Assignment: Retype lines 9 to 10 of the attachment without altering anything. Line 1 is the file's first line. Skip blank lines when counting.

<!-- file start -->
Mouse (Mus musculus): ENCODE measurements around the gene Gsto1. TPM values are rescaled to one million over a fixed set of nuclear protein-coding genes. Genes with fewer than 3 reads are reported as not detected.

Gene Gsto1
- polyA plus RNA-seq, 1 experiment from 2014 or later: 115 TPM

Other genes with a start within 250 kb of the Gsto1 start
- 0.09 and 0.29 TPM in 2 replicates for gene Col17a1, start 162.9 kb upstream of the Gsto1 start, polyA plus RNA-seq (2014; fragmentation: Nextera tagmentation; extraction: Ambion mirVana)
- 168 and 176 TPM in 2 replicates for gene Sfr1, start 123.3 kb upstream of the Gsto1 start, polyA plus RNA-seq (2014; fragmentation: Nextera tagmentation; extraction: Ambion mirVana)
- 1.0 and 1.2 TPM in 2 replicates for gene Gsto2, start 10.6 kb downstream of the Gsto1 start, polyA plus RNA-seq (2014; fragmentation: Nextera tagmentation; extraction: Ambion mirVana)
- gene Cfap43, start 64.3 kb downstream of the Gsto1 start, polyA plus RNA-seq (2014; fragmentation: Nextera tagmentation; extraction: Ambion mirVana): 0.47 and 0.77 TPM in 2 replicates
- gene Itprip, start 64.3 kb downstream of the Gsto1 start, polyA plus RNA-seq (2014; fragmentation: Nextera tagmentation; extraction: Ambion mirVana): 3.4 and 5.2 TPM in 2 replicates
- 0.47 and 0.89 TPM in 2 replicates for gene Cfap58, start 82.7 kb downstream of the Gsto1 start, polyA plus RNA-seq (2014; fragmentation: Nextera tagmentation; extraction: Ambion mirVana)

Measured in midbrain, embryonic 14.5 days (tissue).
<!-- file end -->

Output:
- gene Itprip, start 64.3 kb downstream of the Gsto1 start, polyA plus RNA-seq (2014; fragmentation: Nextera tagmentation; extraction: Ambion mirVana): 3.4 and 5.2 TPM in 2 replicates
- 0.47 and 0.89 TPM in 2 replicates for gene Cfap58, start 82.7 kb downstream of the Gsto1 start, polyA plus RNA-seq (2014; fragmentation: Nextera tagmentation; extraction: Ambion mirVana)